We move on to how family ties are under pressure all the time even if the nuclear family is still intact. How society puts a higher value on consumerism than the healthy development of children. How the natural attachments are actually discouraged for economic reasons.

The rapid changes and technology have lost us our cultural customs and traditions – which take hundreds of years to build up. It gives us insights here on how technology is undermining our own parenting and inhibiting attachment with adults by our own doing.

Lastly in this chapter we are introduced to 2 types of how attachments form…one is through us parents by knowing others and showing our children they can trust them and the other is through a need of attachment because of a void he children actually feel.

This is quite an intense chapter. It hurt reading it. It made me sad and angry. It made me see why I have to work so much harder with my children and why as a family we find it so difficult to embrace modern life with our ideals.

discipline, positive discipline, encouragement, parenting

Parenting through unconditional love

Love is the absence of judgement – Dalai Lama

We judge so easily – without even knowing!
Unconditional love, is to love someone no matter what. Parents, feel that for their children; that is, till everything is sparkling and beautiful. When the going gets tough, unconditional love becomes difficult and judgement the go to.

Odd as it may seem, misbehaving children are children who are afraid, their attachment not secure, who need unconditional love most. Yet, we start seeing through judgement: the naughty child, the disrespectful child and so forth.

How do we consistently bring unconditional love to our interactions?

Well, to learn to love unconditionally more consistently, we need to first love ourselves. When parenting is not happening the way we envisaged, it is good to look within us and see what is keeping us from growing into the persons we wish to be.

Parenting means healing ourselves so that our children can truly experience unconditional love, a love without judgement and grow into adults who can also love unconditionally without judgement.

There are different areas we can work on to do this and here I am listing a few easy steps you can take to start the process.

  1. Show compassion to yourself. Working on us is the quickest way to be able and bring change to our families. So when you start putting yourself down….the ‘you’re not good enough’ into the equation, stop and think of what you are good enough in. This of course should be extended to all eventually; but practice on yourself, and as you learn to love yourself more, and be more compassionate of your achievements and the still in progress achievements, doing it with the rest of the family will be easier.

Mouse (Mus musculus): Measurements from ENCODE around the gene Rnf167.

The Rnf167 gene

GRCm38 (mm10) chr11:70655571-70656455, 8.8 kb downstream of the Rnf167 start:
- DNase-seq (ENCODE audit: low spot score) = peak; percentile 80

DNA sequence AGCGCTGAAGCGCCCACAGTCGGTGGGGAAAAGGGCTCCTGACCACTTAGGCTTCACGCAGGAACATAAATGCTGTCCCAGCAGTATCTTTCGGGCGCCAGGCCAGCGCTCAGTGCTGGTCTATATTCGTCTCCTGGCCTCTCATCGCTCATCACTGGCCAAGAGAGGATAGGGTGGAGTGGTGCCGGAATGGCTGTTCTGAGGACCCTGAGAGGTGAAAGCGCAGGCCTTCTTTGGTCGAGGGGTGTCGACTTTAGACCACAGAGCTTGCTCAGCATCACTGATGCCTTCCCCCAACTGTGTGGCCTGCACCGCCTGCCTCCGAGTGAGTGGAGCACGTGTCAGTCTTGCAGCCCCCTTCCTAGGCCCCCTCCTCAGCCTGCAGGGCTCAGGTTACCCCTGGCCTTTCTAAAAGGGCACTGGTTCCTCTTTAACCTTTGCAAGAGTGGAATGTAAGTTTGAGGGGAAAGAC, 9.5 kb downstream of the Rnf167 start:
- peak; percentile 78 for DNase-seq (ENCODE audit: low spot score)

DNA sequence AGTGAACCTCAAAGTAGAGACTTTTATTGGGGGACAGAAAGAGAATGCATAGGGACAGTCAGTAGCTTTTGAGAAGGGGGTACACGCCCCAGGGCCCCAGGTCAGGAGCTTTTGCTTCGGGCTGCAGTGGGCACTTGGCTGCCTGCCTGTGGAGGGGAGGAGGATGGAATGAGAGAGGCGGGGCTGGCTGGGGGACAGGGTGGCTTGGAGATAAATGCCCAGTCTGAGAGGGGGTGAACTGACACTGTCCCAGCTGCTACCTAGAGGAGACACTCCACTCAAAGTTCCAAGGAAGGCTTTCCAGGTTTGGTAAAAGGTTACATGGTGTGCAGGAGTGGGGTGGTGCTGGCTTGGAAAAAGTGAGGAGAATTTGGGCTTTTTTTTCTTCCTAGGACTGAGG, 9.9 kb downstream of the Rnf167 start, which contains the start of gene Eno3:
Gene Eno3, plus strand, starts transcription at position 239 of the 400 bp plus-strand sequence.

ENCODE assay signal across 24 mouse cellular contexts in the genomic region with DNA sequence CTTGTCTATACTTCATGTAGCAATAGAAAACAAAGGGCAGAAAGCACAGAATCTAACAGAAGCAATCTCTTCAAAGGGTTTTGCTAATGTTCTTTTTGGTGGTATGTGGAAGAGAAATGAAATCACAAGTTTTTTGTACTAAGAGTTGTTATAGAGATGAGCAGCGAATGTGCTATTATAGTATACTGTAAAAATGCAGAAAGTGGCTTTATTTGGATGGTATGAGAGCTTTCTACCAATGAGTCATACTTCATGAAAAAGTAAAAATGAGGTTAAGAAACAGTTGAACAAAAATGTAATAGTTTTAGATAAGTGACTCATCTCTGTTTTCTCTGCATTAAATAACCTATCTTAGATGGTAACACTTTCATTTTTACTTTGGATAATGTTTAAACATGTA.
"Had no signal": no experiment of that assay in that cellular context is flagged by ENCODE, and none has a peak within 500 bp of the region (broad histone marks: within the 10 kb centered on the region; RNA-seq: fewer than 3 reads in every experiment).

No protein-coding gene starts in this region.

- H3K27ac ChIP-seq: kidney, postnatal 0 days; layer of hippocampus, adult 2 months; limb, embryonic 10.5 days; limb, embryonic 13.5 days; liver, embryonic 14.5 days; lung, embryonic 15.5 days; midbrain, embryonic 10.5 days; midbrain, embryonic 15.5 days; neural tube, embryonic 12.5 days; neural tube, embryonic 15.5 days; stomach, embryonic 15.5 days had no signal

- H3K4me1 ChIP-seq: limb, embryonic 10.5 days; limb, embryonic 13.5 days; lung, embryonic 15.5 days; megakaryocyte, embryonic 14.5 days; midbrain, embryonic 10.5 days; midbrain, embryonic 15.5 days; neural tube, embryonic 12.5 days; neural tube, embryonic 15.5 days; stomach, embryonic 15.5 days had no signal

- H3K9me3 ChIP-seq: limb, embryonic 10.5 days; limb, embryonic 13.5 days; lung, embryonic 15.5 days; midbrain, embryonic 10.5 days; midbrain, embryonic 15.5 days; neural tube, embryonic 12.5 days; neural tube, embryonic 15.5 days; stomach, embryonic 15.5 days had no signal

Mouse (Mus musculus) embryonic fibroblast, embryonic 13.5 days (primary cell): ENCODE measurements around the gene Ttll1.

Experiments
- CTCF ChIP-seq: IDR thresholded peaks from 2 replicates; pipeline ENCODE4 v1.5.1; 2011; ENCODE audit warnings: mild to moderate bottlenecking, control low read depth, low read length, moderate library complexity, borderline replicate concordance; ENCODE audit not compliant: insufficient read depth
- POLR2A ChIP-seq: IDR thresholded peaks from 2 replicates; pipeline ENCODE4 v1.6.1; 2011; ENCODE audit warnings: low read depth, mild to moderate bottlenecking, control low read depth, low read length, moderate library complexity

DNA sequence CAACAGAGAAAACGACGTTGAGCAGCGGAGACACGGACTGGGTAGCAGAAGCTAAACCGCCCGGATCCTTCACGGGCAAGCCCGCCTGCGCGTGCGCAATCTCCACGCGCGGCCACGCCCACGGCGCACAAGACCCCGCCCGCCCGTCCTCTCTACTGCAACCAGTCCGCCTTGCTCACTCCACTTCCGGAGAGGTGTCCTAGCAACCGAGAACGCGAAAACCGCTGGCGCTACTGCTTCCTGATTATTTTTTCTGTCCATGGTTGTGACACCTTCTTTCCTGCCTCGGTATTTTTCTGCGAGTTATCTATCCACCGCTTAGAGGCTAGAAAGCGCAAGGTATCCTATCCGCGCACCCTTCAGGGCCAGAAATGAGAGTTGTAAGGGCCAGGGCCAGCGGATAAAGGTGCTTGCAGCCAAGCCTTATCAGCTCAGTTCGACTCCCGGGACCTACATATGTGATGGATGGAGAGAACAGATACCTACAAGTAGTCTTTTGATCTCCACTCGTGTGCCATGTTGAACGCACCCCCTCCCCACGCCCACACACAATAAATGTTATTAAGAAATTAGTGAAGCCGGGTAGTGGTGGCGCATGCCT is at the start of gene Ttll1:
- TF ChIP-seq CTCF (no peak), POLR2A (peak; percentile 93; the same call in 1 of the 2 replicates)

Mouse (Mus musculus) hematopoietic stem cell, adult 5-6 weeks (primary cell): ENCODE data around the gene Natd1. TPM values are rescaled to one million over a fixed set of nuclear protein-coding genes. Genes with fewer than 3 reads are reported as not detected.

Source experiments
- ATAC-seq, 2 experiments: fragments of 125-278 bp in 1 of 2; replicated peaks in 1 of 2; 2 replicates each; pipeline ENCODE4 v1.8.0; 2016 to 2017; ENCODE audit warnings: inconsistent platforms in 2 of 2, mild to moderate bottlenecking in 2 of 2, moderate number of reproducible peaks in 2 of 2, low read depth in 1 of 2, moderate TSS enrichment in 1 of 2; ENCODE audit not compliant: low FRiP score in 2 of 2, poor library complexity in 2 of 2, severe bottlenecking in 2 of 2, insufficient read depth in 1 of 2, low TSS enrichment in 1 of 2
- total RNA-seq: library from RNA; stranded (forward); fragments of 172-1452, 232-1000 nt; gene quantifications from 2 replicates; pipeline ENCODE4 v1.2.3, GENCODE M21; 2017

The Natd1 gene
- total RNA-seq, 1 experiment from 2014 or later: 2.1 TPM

2. Jazz up your self-care. That’s right we are still working on us! When we are happy, healthy and not over stressed, we are able to give of our well being to the rest of the family. If we are not, we are giving without refilling and eventually the engine will stall. Self-care is much more than nutrition, hydration and movement. It involves sleep, time for ourselves, time for things we enjoy, time with friends and time to think. Learn more and by attending the workshop.
  3. Let go of perfection. We are not perfect period. When we strive for perfection we are not making the bar way too high for us but also for our children. It is much better to strive to love more everyday instead. When we start looking at ways to love more instead of how to be better we are releasing perfection and making way to presence and appreciation. Again start by being aware of how you talk to yourself, look at your goals and adjust these to show love instead of perfection. Remind yourself EVERYDAY when you start falling back into old habits that your aim is love.

Want to learn more? Join Conscious Parenting for weekly prompts starting next week to help you move forward.

discipline, positive discipline, encouragement, family life, parenting

10 habits that strengthens attachment

Attachment is what makes parenting possible.

Without attachment parenting is practically impossible.
Yet, it is difficult sometimes to keep our attachment strong. There are days were we are not as emotionally available!

Research has shown that for every negativity we produce, we need 5 positive ones to cancel them! That can seem like a lot of work especially when there are so many other things to do. So instead, try maintain your attachment by a few easy habits that are easy to incorporate in your daily lives.

  1. Give 5 mins attention to your child(ren) upon waking through hugs and snuggles
  2. Sit with them during breakfast, give them a run through of the day and ask what they are looking most forward to.
  3. Write a note and put it in their lunchbox to find at school
  4. When your child expresses unhappiness over something acknowledge their feelings a simple I hear you goes a long way!
  5. Before they leave for school hug them and tell them to have a good day or have fun
  6. 5-10 minutes before your children get home from school take a few breaths and centre yourself. Make sure you are ready to greet them!
  7. Once you are all together again, make eye contact, smile and hug your children, ask them about their day and have a moment to slow down after a hectic morning.